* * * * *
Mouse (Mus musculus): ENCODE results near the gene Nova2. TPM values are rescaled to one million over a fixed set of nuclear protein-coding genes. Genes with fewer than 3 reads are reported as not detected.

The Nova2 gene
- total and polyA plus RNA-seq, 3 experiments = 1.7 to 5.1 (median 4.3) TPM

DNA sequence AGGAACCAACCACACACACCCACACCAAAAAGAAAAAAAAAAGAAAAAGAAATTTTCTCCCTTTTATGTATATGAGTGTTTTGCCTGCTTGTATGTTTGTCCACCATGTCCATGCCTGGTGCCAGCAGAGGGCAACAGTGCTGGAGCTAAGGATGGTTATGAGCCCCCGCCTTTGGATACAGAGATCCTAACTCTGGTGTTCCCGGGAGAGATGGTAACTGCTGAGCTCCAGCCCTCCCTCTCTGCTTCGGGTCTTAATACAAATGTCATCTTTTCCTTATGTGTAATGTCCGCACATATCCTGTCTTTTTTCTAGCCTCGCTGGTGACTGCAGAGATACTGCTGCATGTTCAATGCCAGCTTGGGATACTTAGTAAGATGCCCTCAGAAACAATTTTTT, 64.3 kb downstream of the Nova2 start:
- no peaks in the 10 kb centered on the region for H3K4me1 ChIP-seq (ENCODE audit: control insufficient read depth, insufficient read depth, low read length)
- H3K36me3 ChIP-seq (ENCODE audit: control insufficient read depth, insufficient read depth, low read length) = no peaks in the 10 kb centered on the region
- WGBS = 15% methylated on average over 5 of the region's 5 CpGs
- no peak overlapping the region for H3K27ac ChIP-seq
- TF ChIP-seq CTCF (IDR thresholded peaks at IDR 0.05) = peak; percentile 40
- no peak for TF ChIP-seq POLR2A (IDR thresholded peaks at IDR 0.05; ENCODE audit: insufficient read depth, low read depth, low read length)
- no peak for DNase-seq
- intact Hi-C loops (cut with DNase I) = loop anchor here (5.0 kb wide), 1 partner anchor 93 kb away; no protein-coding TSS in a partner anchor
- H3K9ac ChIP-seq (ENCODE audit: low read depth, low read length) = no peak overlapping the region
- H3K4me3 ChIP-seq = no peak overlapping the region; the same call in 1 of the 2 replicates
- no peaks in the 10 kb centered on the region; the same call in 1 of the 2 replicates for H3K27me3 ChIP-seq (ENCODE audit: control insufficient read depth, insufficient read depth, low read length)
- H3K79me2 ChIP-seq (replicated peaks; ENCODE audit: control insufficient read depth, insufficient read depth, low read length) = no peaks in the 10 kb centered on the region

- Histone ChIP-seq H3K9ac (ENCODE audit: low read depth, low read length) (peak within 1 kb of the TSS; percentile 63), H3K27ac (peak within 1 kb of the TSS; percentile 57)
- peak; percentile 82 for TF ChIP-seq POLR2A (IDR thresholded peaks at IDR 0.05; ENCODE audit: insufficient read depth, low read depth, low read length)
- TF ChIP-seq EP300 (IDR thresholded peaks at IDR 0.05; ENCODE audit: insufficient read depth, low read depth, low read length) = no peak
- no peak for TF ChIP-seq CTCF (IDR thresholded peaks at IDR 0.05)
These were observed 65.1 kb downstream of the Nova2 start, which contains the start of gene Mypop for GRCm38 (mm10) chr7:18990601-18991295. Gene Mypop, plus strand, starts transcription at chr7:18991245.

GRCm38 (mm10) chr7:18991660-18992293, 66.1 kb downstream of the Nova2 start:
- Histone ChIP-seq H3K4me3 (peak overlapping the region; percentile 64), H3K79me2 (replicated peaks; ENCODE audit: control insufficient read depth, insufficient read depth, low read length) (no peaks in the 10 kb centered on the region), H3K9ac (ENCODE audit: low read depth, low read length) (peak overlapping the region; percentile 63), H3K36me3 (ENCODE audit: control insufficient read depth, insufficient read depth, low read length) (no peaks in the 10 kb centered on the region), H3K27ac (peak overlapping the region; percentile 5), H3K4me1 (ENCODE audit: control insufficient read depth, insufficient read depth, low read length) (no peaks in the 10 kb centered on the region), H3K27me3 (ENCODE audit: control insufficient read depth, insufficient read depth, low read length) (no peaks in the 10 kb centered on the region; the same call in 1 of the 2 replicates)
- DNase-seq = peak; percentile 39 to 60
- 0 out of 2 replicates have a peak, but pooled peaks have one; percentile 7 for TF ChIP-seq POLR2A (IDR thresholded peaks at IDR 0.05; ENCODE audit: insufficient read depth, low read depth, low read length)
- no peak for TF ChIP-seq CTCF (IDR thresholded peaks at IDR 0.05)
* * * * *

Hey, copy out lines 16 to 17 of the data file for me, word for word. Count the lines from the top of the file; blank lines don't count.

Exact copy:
- H3K79me2 ChIP-seq (replicated peaks; ENCODE audit: control insufficient read depth, insufficient read depth, low read length) = no peaks in the 10 kb centered on the region

- Histone ChIP-seq H3K9ac (ENCODE audit: low read depth, low read length) (peak within 1 kb of the TSS; percentile 63), H3K27ac (peak within 1 kb of the TSS; percentile 57)